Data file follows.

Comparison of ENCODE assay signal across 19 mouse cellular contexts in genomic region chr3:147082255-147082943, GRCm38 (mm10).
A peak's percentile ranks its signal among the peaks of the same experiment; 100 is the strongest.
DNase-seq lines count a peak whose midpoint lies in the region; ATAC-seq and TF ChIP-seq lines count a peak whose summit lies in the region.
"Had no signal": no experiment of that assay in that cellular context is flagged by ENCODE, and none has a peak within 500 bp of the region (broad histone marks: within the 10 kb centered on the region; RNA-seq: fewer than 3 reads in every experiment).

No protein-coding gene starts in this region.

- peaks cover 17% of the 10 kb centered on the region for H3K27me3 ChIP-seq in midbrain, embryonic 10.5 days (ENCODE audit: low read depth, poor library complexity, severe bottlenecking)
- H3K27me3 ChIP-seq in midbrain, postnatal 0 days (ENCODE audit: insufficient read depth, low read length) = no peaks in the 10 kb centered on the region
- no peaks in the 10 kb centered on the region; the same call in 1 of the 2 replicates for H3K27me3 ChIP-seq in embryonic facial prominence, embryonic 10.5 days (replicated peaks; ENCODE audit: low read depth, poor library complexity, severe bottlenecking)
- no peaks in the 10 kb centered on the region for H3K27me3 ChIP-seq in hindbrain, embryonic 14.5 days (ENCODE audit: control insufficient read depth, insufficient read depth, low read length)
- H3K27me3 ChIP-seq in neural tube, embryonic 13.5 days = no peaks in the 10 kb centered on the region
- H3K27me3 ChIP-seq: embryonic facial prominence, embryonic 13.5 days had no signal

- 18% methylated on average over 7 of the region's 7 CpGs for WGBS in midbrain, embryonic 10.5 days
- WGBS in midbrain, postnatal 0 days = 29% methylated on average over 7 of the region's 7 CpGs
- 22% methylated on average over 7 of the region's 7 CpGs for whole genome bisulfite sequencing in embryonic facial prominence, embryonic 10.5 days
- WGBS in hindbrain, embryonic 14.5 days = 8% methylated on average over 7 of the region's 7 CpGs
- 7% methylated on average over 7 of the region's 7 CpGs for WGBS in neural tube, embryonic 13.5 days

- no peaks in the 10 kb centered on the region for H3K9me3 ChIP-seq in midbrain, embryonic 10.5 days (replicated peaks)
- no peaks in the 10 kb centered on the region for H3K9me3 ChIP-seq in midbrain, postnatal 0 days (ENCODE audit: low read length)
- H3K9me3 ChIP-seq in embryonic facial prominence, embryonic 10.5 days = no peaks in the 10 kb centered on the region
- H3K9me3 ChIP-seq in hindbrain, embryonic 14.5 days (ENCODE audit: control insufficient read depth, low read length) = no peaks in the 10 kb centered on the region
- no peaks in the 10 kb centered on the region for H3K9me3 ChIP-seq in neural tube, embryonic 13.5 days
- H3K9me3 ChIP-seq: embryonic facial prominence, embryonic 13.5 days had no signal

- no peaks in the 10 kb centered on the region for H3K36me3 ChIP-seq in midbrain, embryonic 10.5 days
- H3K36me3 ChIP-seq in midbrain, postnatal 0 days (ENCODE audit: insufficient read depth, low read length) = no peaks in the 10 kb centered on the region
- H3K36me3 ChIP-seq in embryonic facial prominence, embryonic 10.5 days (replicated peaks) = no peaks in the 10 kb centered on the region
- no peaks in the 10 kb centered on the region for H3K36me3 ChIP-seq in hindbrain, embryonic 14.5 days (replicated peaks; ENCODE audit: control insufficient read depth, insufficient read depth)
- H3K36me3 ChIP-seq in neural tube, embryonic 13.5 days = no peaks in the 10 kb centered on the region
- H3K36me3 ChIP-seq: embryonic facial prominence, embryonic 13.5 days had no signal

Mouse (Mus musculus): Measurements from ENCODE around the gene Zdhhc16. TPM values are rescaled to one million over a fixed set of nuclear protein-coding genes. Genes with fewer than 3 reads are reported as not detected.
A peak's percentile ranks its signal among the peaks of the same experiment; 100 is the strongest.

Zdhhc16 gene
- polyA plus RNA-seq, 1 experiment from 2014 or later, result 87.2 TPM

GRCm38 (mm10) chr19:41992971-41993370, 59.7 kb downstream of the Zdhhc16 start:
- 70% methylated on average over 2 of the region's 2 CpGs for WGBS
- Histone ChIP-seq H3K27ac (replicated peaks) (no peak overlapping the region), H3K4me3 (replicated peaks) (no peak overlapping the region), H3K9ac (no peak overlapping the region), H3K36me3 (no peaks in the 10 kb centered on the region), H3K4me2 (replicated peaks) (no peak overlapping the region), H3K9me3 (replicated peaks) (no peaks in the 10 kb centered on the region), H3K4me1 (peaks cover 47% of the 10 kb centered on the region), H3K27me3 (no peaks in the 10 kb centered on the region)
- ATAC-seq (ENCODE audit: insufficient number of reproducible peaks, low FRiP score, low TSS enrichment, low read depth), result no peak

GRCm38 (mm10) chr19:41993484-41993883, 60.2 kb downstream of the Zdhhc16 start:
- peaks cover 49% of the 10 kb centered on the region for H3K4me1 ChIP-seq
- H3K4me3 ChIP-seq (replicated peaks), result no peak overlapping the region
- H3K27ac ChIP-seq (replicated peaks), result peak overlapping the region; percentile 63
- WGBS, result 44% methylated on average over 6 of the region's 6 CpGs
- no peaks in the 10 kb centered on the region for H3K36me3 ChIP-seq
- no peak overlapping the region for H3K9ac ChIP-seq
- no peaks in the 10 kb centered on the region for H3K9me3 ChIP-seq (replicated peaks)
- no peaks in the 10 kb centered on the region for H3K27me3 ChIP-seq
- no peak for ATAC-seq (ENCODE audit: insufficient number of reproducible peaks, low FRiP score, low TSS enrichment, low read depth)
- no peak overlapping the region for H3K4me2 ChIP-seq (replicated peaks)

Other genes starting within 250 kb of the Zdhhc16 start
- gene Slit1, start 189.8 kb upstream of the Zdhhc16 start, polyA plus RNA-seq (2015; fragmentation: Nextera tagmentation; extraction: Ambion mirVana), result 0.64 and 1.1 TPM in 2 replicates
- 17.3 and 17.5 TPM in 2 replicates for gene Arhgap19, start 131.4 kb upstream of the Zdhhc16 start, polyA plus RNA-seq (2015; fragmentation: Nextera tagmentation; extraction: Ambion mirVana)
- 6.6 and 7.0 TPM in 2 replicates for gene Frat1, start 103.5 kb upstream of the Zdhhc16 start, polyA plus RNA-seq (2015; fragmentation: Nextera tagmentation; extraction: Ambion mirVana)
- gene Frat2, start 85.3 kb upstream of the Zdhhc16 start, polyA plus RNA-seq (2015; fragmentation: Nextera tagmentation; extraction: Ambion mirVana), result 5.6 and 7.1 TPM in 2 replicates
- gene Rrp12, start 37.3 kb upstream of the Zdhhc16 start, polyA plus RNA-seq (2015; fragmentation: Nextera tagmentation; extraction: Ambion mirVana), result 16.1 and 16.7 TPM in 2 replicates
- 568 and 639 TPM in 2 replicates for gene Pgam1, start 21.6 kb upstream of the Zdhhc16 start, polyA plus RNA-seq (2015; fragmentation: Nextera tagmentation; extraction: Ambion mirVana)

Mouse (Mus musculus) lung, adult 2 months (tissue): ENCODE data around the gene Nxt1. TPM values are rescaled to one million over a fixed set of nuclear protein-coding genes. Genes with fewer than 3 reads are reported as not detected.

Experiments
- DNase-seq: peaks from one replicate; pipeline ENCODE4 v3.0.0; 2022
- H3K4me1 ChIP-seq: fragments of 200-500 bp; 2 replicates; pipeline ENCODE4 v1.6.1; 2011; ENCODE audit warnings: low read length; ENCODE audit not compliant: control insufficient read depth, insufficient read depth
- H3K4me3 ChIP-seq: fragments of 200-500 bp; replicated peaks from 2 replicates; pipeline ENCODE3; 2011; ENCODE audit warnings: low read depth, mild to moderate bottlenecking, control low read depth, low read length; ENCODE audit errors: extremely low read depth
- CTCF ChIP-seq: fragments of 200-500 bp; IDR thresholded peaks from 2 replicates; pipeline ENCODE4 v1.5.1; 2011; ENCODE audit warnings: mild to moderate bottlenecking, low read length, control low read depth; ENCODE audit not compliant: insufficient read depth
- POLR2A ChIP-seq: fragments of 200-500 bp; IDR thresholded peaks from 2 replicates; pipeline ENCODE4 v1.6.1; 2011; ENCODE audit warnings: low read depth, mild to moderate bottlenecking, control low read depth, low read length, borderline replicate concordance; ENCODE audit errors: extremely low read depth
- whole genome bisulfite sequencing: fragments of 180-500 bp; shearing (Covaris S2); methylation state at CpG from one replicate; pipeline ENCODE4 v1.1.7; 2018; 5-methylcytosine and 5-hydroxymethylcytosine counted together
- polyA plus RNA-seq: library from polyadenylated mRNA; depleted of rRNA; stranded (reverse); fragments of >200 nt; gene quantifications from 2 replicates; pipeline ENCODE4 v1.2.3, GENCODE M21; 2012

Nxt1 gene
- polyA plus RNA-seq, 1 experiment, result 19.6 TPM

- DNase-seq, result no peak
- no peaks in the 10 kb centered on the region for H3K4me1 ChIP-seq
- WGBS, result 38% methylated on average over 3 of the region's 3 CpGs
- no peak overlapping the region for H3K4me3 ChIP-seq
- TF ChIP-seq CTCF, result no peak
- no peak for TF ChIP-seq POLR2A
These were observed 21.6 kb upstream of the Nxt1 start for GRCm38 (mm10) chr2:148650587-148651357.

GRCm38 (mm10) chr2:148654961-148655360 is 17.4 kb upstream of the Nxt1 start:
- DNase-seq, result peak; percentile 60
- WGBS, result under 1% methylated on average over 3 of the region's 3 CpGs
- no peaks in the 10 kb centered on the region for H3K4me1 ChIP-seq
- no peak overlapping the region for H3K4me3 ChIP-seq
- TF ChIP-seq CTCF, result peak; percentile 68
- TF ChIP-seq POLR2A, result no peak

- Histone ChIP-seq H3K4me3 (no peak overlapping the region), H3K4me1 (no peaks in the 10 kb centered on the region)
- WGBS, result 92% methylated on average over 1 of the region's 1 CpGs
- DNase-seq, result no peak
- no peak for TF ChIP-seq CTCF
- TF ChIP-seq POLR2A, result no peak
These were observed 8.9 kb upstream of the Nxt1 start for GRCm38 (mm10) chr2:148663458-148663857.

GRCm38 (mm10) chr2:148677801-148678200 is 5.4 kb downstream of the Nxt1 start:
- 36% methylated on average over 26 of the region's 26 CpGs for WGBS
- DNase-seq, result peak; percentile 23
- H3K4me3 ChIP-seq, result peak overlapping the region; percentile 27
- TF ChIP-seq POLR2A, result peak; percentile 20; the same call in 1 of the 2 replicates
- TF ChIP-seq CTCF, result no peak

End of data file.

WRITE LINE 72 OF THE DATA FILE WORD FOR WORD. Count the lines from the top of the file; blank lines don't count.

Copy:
These were observed 21.6 kb upstream of the Nxt1 start for GRCm38 (mm10) chr2:148650587-148651357.